Foxall (2005) further suggests the importance of the post purchase evaluation and that the post purchase evaluation is key due to its influences on future purchase patterns. Internal influences Consumer behaviour is influenced by: demographics. psychographics (lifestyle). especially shop-at-home television. relatively little is known about why consumers purchase products through . lifestyle. personality. The relevant internal psychological process that is associated with purchase decision is integration.Once the integration is achieved. knowledge. motivation. and feelings. past experience reference groups. has grown in importance and today's consumers have access to a wider and more diverse range of in-home shopping media than ever before. Sometimes purchase intention does not result in an actual purchase. While previous research focused on shopper demographics and low-involvement products. locality. beliefs. Consumer behaviour concern with consumer need consumer actions in the direction of satisfying needs leads to his behaviour of every individuals depend on thinking External influences Consumer behaviour is influenced by: culture. ethnicity. or a sales promotion such as the opportunity to receive a premium or enter a competition may provide an incentive to buy now. Not surprisingly non-store shopping behavior has increasingly been recognized as an important field of investigation. attitudes. Postpurchase evaluation The EKB model was further developed by Rice (1993) which suggested there should be a feedback loop. the consumer is ready to make a purchase decision. family. the organisation can influence the purchase decisions much more easily. The marketing organization must facilitate the consumer to act on their purchase intention. royalty. The provision of credit or payment terms may encourage purchase. sub-culture. social class. sex and all In most developed countries non-store retailing.Purchase decision Once the alternatives have been evaluated. The organisation can use variety of techniques to achieve this.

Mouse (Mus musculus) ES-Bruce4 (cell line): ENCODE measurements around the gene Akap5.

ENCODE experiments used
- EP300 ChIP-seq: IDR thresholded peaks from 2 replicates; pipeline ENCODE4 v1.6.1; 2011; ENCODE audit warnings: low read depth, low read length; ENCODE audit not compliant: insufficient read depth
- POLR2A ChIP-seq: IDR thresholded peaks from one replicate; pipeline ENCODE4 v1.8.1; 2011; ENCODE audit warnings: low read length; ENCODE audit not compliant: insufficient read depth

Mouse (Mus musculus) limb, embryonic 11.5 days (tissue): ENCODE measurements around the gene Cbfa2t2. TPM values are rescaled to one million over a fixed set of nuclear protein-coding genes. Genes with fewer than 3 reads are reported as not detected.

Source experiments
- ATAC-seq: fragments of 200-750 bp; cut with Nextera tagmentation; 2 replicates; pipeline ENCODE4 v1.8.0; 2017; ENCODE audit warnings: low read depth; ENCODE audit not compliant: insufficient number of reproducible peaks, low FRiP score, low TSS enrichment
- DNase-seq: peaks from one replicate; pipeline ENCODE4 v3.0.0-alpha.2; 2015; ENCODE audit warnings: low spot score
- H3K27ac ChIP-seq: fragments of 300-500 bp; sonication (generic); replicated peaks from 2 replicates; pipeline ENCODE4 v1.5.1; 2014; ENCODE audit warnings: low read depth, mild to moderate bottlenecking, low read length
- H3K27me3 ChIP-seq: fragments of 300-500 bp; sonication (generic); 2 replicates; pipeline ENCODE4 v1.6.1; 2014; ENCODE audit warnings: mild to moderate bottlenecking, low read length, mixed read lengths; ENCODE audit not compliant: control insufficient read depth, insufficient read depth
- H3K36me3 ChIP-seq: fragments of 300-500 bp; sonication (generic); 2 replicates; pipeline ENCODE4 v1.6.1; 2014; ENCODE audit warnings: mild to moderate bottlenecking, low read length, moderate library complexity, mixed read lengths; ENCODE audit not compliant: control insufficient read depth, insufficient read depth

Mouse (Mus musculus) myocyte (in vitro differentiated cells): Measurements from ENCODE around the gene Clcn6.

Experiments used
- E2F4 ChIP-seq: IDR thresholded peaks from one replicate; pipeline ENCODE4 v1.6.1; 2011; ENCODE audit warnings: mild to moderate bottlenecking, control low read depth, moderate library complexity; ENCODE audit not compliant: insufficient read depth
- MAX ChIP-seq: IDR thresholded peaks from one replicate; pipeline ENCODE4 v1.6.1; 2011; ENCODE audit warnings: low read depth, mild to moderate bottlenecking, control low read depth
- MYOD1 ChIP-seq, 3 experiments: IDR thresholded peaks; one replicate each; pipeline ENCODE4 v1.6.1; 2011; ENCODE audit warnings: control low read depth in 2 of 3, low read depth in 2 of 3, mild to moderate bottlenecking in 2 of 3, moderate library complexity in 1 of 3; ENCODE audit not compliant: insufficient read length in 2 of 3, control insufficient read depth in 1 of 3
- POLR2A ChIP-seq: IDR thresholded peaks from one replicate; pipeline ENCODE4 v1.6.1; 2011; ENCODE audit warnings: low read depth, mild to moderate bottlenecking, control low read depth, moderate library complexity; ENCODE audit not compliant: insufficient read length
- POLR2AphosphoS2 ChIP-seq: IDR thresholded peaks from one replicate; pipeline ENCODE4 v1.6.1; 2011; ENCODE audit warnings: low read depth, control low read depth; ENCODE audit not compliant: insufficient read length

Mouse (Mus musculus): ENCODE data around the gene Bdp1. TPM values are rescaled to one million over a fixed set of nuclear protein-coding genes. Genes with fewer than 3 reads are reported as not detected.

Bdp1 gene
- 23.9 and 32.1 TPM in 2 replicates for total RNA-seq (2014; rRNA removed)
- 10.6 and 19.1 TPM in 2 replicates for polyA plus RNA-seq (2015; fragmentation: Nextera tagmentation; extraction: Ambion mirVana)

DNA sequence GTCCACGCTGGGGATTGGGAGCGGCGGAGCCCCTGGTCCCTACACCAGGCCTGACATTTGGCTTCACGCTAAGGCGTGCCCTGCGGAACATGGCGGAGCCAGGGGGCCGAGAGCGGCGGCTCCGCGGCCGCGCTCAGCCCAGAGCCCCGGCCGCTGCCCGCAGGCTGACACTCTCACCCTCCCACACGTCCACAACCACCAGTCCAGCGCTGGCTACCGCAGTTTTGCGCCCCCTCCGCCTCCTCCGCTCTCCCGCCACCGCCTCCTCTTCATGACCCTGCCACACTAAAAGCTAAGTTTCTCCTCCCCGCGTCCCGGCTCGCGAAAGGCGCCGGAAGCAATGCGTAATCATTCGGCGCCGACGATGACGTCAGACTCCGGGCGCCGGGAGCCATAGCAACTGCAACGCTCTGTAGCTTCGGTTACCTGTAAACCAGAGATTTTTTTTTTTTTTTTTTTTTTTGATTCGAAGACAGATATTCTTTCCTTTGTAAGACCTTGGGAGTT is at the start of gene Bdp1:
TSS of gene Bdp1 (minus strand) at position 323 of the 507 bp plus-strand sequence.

happy customers are good customers and usually mentioned. the ultimate goal should be profitable customers. clients. Based on exploratory and confirmatory factor analysis. call them what you will but without them. and subsequent cluster analyses identified four significant and distinct buyer groups. it can be hugely beneficial to understand more about the makeup of your customers. so being able to 'add value' by having all the customer knowledge at your finger tips can only be a good thing. So surely it's not rocket science to try and understand a bit about them: what they like. you don't have a business. four motive factors for the willingness to purchase vacation packages via shop-at-home travel television programs were television and a knowledge gap exists in understanding shop-at-home consumer behavior toward complex. high-involvement services such as vacation travel. I often ask at customer events how many in the audience can tell me who their most profitable customers are and it's always surprising how few hands go up. An understanding of things like purchase and payment history as well as specific preferences and business needs can significantly enhance their experience of doing business with you. There's nothing revolutionary about this idea. After all. consumers. which ones are more trouble than they're worth and which ones are the best. Pareto's age old law says 20% of them bring you 80% of revenue. Customer relationship management: happy customers = profitable customers Jason Nash Friday 23 May 2008 17:10 Customers. product solutions marketing manager. At a basic level. Implications for travel-marketing practice and research are discussed. there are many offers and incentives that businesses employ to sweeten the deal. the present study investigates the booking motives of shop-at-home travel television program viewers using a sample of 978 consumers. but it's still surprising how few SMBs are adopting this sort of approach to customer relations. But beyond this. in times of economic uncertainty. which ones need a bit more love. When attracting new customers and striving to retain existing ones. but it is important to understand the impact of these on customer profitability . Customer satisfaction comes from great customer service. Microsoft Dynamics CRM.especially now. There's nothing wrong with this. writes Jason Nash. Adopting a choice motivation typology as a framework. there is a lot of analysis that can be done to find out more about individual customer profitability. so knowing which ones they are is important on many levels . .